Vampire mythology is a hard subject to tackle these days, given the popularity of the fanged icon it’s tricky to provide a new take which feels fresh. Phillip Brown’s short romantic drama Love in Vein, however, manages to take the sensibility of the traditional vampire and bring it into the modern age. Brown’s vampire attracts her victims via the means of dating app, a simple conceit but one which cleverly reverses the gendered dynamic prevalent on so many dating platforms. Twelve Cabins had a conversation with Brown below who describes his take on the vampiric mythology, the challenges he faced when shooting in central Brighton, and the moralistic influence of Park Chan Wook’s Thirst.
How did you come up with the idea of a vampire finding her prey through a dating app?
I wanted to make a darkly comic satire on the nature of online dating with a genre twist, and I felt that it lent itself quite well to a vampire character. Vampires are often associated with lust and desire in both cinema and literature, so it seemed like an obvious fit.
Did you draw from any particular representations of vampires? How were you looking to set your version apart?
I decided to lean in towards more traditional vampire iconography like the teeth and lack of reflection in the opening scene so the audience could dial into the concept quickly. I was quite conscious of the short running time, and I felt creating new rules and mythology would overstuff the narrative. One film that was a big influence on me though was Park Chan Wook’s Thirst. It’s about a priest that gets turned into a vampire. I really enjoyed the idea of a vampire with a conflicted moral compass so some of that made it into the film. I also thought the idea of living day to day as a vampire being a painful and stressful ordeal would help the audience empathise with Evelyn a bit more.
How was production? What were the challenges of shooting in the middle of Brighton?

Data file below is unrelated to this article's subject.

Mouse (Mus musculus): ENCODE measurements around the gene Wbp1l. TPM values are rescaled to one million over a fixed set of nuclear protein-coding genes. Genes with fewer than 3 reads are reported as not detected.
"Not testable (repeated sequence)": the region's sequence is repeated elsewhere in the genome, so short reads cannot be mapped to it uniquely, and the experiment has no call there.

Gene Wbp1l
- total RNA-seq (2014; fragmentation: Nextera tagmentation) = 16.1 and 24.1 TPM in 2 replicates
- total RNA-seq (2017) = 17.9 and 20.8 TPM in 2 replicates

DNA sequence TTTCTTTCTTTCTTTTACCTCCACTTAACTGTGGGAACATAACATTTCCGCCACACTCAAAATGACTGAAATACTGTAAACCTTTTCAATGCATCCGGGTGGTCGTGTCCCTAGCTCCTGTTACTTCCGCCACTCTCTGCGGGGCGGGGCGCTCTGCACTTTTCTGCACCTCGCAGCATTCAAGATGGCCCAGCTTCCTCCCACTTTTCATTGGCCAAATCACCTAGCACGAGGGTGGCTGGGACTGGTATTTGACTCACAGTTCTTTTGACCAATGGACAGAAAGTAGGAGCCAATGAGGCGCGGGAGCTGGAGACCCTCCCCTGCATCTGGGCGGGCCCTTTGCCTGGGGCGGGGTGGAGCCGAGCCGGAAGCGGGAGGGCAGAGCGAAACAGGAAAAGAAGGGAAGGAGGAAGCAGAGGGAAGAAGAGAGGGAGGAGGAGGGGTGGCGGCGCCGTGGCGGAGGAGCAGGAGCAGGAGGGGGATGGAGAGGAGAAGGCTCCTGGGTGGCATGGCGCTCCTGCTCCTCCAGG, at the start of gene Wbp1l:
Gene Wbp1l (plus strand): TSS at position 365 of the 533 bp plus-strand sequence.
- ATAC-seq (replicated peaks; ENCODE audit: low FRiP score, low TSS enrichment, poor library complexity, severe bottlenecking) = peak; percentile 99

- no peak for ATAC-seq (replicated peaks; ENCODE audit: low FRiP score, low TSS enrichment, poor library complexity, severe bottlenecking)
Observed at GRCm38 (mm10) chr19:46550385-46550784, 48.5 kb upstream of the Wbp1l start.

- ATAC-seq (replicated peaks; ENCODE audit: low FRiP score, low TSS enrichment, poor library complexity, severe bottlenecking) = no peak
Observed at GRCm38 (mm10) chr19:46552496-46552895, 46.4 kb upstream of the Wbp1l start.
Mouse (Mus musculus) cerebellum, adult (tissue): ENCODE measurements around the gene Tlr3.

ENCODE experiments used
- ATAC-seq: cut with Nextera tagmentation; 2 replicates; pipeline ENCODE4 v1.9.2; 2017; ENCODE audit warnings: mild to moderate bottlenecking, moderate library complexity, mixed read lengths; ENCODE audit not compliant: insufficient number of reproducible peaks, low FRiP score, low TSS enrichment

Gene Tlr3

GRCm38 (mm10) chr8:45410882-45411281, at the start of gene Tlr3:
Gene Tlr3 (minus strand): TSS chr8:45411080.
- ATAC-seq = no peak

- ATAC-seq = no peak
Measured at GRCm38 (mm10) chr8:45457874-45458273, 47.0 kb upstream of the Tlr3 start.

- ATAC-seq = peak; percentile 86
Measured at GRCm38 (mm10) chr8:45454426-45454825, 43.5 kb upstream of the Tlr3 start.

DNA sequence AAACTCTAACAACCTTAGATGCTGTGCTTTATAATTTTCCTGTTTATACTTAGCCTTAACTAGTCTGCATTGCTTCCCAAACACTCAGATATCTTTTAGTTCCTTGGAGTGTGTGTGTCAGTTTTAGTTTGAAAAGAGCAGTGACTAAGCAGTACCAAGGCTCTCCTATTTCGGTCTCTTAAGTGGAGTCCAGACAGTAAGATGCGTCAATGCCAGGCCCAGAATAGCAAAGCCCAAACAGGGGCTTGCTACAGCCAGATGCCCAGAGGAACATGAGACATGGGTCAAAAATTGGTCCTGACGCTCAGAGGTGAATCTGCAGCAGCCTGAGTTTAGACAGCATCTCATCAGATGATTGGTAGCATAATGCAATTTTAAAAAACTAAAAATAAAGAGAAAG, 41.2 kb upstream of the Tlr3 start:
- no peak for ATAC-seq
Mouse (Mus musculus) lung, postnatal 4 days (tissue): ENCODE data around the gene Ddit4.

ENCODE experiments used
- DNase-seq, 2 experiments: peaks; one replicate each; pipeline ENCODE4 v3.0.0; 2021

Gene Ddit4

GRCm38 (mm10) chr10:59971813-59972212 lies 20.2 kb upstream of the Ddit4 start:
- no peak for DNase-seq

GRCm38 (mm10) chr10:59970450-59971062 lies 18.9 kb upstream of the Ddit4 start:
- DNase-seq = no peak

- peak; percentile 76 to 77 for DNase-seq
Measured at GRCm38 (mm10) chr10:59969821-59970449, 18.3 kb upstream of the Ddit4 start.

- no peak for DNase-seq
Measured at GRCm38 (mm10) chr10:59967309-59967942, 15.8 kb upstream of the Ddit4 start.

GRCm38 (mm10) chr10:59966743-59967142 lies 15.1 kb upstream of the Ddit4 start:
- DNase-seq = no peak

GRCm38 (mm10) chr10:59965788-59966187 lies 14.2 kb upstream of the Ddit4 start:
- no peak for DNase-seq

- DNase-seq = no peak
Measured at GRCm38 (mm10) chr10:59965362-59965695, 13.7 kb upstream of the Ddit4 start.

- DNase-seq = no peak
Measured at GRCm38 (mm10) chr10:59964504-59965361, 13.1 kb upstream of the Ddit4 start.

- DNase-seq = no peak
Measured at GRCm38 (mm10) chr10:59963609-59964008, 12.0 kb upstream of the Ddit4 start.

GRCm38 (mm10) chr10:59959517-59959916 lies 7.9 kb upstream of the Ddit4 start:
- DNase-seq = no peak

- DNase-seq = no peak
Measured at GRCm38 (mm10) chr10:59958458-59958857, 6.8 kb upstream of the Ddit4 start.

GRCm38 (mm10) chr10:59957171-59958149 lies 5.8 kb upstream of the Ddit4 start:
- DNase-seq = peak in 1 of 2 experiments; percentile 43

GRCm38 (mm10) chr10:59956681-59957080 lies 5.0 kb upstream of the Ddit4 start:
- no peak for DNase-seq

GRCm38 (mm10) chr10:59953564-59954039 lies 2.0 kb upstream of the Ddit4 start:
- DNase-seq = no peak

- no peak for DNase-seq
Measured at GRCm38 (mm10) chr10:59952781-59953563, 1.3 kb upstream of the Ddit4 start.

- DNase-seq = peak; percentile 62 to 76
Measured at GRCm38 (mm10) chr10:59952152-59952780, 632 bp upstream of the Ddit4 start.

Despite a four day shoot, it was quite a tight schedule. We shot all the restaurant scenes in the function room of The Grand Central. They only gave us a four to five hour window a day to rig, shoot and get out of there. They needed the room for evening bookings so my poor Production Designer Lauren had to redress the room every morning. Both bathroom scenes were shot in the boys and girls toilets of Screen and Film School, mainly because they were considerably larger than the ones at The Grand Central. This proved to be a blessing in disguise as we could shoot around The Grand Central with these scenes. The street scene also proved easier than expected. Brighton and Hove council were really good with getting us a street permit in time for the shoot, and we didn’t receive too much bother from the general public.
A large part of the narrative is the conversation Evelyn and Josh have over dinner, there’s lots of subtle unspoken moments where the dynamic between them shifts, how did you find writing that into a screenplay and working with your actors in realising it?
To be perfectly honest, many of those non-verbal moments blossomed in the edit. Originally what we shot was much more dialogue heavy. I realised as I was cutting that there were some key moments that could be played with a look or reaction instead. This heightened the tension between them too. While the crew were setting up each morning, I’d sit Sam and Ellie down and just chat to them about the headspace of both characters. It was less of a rehearsal and more of the three of us seeing what the thoughts and feelings were of these characters throughout the film.
Love in Vein was made as part of your course at the Screen and Film School in Brighton, what filmmaking lessons did you learn in making it?
Coming from a more DIY point-and-shoot background, I learned the importance of having a great crew. I laid out the broad strokes, but the level of nuance that everyone brought with their own creative skillset enriched the film so much more. We really were like a little family on that shoot, and I hope to work with them again in the future!
What projects are you working on at the moment?
I’m currently writing a screenplay for a feature version of Love In Vein that myself and my producer Johanna are looking to get into early development at some point this year.